Animals , Humans , Mammals/physiology , Pheromones/physiology , Behavior, Animal/physiology , Behavior/physiology , Odorants , Olfactory Bulb/physiology , Olfactory Mucosa/physiology , Olfactory Pathways/anatomy & histology , Olfactory Pathways/physiology , Olfactory Receptor Neurons/physiology , Pheromones, Human/physiology , Smell/physiology
Article in English | IMSEAR | ID: sea-40288


A subject inflicted with glioblastoma multiforme who received partial tumor resection and radiotherapy was recruited for an ex vivo gene therapy protocol using irradiated autologous tumor cells that had been engineered to suppress the expression of insulin-like growth factor I as the tumor vaccine. After subcutaneous injection for 8 weeks, the subject developed peri-tumor necrosis with mass effect. The authors wondered whether this event could have resulted from the tumor vaccine. The tissue section bordering the necrotic tumor tissue to the viable normal tissue was examined for nature of any infiltrated cells and their activities. Lymphocytes, macrophages, and a small number of neutrophils diffused into the necrotic tumor tissue were found. The infiltrated lymphocytes consisted of both CD4+ and CD8+ T cells. The functional activity of these lymphocytes was demonstrated by the active production of interferon y and tumor necrosis factor alpha based on the respective immunofluorescent staining localized to these cells. This finding is compatible with the proposed mechanism underlying the tumor vaccination. However, the contribution of radiation treatment to this event cannot be clearly ruled out.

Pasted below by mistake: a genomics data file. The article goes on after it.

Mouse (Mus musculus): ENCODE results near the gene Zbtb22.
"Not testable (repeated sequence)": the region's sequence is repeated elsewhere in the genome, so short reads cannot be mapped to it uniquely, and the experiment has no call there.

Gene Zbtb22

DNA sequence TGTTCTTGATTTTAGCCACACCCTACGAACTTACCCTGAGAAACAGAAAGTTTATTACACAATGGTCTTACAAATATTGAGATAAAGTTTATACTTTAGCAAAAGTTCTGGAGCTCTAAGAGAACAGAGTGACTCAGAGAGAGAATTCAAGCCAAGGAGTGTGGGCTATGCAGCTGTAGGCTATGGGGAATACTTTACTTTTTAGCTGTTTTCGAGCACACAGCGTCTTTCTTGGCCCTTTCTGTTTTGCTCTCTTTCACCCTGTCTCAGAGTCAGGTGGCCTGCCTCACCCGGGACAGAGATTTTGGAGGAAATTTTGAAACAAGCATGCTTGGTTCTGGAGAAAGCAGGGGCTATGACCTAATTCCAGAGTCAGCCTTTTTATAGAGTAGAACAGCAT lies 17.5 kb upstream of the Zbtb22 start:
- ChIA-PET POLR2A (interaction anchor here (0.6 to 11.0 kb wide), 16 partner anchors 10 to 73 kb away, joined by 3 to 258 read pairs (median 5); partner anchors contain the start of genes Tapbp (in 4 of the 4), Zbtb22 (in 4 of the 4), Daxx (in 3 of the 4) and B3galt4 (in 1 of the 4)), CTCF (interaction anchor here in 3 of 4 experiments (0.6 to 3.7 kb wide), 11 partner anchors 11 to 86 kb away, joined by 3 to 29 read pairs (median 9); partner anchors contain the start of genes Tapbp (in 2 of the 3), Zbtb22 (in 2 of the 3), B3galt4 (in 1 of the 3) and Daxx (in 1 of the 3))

Brain Neoplasms/metabolism , Genetic Therapy , Glioblastoma/metabolism , Humans , Immunohistochemistry , Insulin-Like Growth Factor I/genetics , Male , Middle Aged , Necrosis , Transfection , Tumor Cells, Cultured
J Environ Biol ; 2001 Jul; 22(3): 163-9
Article in English | IMSEAR | ID: sea-113745


The blood levels of organochlorine pesticides and chlorinated hydrocarbon solvents were measured in 200 and 114 chemically sensitive patients respectively, and compared with blood concentrations of standard medication (non- chlorinated substances. Clonidine, Haloperidol) of comparable toxicity after therapeutically effective dosage, and with reference levels of highly potent chemicals in the blood such as hormones. It was shown that the average blood levels of the most toxic environmental pollutants are comparable with the therapeutic steady state average blood levels of medications which have similar toxicities in the animal model. In addition the toxicity levels of xenoestrogens are at least an order of magnitude higher than normal plasma estrogen or progesterone levels. These findings suggest the possibility of additive or synergistic effects of these chlorinated compounds and the aforementioned medications. Also, these findings suggest the possibility of hormone deregulation from exposure to the aforementioned toxic chlorinated compounds.

Adolescent , Adult , Aged , Child , Child, Preschool , Drug Interactions , Estrogens/blood , Female , Humans , Hydrocarbons, Chlorinated/adverse effects , Infant , Insecticides/adverse effects , Male , Middle Aged , Multiple Chemical Sensitivity/etiology , Progesterone/blood , Solvents/adverse effects , Xenobiotics/adverse effects